2003 OPEN FORUM Abstracts
HOW MUCH EDUCATION DO COACHES RECEIVE ABOUT ASTHMA IN ATHLETES: A TEXTBOOK ANALYSIS
Karen Diles, BS, RRT, University of Arkansas for Medical Sciences, Texarkana,
Arkansas and D. Patrick Evans, M Ed, RRT, RN, University of Arkansas for Medical
Sciences, Texarkana, Arkansas.
BACKGROUND. Asthma is a serious medical condition that affects 3.8 million children in the United States. As the number of children with asthma continues to increase, the number of school-age athletes with asthma will also increase. A survey of educational programs preparing coaches was performed. One objective of our study was to assess the asthma content in the textbooks used throughout the state of Arkansas to educate students pursing a coaching certificate.
METHOD. Universities in the state of Arkansas offering degrees or certification in coaching were identified and program chairmen were surveyed. A list of textbooks used to teach pre-service coaches about asthma was compiled and each textbook was reviewed and analyzed for asthma content.
Table1. Analysis of Textbooks Containing Asthma Information
|Textbook||Describe Pathophysiology of Asthma||Describe Symptoms of Asthma Attack||Recommend Plan of Action||Recommend Use of Peak Flowmeter||List Common Respiratory Medications||Refer to NIH or NAEPP Guidelines|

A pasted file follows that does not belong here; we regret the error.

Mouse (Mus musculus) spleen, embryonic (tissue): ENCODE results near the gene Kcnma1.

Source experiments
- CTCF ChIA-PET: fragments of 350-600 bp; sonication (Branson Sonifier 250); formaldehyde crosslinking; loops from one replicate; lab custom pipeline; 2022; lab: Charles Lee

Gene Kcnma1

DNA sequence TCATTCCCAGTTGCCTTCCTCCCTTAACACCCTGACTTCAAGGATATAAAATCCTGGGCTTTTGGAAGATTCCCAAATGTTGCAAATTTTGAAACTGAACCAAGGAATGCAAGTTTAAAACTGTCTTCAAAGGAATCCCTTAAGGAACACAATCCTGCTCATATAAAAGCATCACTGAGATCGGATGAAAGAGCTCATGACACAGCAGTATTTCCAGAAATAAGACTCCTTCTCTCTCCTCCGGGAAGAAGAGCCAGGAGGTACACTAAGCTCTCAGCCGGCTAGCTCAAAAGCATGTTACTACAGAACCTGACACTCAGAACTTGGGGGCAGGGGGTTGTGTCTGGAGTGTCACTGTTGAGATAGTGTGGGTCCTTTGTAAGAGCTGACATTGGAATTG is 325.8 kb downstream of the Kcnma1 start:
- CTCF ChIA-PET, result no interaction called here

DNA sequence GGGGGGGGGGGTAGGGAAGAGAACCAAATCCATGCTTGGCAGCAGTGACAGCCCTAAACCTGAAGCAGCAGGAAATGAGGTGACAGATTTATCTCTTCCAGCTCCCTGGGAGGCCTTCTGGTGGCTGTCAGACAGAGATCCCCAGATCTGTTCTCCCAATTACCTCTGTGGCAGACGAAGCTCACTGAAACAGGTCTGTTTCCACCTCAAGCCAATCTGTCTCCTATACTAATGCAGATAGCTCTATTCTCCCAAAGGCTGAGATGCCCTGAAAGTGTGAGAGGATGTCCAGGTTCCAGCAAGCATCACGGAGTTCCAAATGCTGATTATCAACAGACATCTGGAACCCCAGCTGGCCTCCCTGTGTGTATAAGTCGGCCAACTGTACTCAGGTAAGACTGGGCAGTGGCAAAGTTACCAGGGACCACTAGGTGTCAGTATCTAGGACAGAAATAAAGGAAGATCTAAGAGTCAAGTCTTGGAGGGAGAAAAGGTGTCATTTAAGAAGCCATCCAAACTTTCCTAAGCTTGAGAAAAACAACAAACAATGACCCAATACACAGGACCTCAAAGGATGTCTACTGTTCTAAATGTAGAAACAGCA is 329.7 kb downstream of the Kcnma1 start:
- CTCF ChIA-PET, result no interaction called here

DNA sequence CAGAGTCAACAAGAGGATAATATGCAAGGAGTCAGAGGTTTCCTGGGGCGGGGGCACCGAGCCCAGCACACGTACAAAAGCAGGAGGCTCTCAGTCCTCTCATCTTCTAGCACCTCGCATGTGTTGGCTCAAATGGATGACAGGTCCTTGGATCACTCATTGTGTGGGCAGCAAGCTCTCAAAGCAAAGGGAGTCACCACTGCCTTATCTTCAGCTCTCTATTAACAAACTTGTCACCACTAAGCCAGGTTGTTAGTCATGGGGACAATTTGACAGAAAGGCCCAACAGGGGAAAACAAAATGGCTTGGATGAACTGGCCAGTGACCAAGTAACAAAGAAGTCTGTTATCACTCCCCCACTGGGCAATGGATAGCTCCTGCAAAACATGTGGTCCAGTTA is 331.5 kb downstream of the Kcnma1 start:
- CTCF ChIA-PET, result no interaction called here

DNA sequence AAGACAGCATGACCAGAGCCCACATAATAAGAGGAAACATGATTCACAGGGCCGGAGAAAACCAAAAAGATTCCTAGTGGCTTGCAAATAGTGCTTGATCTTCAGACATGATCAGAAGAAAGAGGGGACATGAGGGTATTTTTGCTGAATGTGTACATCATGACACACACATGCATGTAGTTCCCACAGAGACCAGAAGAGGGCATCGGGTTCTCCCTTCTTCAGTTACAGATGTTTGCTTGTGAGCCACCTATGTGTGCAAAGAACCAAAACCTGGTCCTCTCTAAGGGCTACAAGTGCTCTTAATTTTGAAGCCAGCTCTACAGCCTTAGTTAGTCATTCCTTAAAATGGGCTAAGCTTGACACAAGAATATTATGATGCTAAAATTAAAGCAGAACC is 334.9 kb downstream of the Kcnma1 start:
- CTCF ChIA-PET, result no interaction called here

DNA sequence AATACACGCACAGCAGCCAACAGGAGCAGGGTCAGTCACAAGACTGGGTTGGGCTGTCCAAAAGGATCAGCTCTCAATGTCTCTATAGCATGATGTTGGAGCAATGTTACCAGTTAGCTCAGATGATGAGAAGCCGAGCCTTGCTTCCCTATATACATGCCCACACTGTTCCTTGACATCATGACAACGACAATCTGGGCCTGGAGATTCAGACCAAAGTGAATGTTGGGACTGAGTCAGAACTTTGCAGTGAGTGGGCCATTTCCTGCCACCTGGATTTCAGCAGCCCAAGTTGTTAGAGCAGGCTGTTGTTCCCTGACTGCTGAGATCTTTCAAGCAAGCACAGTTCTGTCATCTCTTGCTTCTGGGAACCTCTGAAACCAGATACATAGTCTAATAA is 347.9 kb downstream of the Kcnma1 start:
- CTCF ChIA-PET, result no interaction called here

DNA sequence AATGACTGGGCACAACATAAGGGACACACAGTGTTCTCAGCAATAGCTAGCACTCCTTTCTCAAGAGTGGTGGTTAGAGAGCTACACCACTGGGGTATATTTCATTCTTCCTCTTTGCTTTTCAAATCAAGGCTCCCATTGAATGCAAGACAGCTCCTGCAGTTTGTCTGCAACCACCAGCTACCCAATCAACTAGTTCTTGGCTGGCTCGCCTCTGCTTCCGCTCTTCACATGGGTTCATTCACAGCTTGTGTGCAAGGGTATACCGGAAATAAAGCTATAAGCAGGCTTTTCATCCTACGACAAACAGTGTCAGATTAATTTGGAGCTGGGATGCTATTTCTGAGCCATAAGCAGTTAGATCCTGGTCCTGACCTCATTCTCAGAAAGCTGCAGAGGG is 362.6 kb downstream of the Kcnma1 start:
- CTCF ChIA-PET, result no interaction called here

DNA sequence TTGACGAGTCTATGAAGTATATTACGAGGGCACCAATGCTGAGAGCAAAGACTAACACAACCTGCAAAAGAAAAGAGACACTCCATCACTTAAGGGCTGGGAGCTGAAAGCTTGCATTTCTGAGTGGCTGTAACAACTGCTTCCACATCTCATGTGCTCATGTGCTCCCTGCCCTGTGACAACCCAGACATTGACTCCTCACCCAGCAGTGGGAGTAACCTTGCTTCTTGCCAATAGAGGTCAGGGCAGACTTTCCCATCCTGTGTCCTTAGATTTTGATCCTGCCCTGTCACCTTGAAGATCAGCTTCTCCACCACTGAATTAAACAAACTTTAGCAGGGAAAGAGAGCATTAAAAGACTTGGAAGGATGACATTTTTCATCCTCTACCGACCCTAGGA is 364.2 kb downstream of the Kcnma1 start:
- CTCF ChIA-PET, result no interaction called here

RESULTS. Twelve universities (85.7%) responded to the survey. Fourteen textbooks were identified as key textbooks that the instructors of coaching programs use to teach content specific to the management of an asthmatic athlete. Five (36%) of these textbooks contained no information about asthma. The remaining nine textbooks (64%) were analyzed as to the quality of information that the authors present regarding asthma. The content was reviewed and analyzed according to the information listed in Table 1. Of the nine textbooks reviewed, all (100%) described the pathophysiology of asthma. Eight (88%) of the textbooks reviewed described symptoms of an asthma attack. Four (44%) textbooks described a plan of action to take if a student were experiencing an asthma attack. None of the textbooks reviewed recommended the use and monitoring of asthmatic athletes with a peak expiratory flowmeter. Five (55%) of the textbooks listed common respiratory medications. The National Asthma Education and Prevention Program and the National Institute of Health's asthma guidelines have been proven to be of benefit for the treatment and management of asthma. None of the textbooks reviewed recommended or suggested their use. CONCLUSION. Though the textbook sample size was limited, our data suggests that a serious lack of education regarding asthma exists in the universities training coaches in the state of Arkansas. Before another asthmatic child dies during a sports event, coaches should be prepared. The site of an athlete collapsing during a sporting event could be very overwhelming for a coach, especially one who is not sufficiently trained in the recognition and treatment of asthma.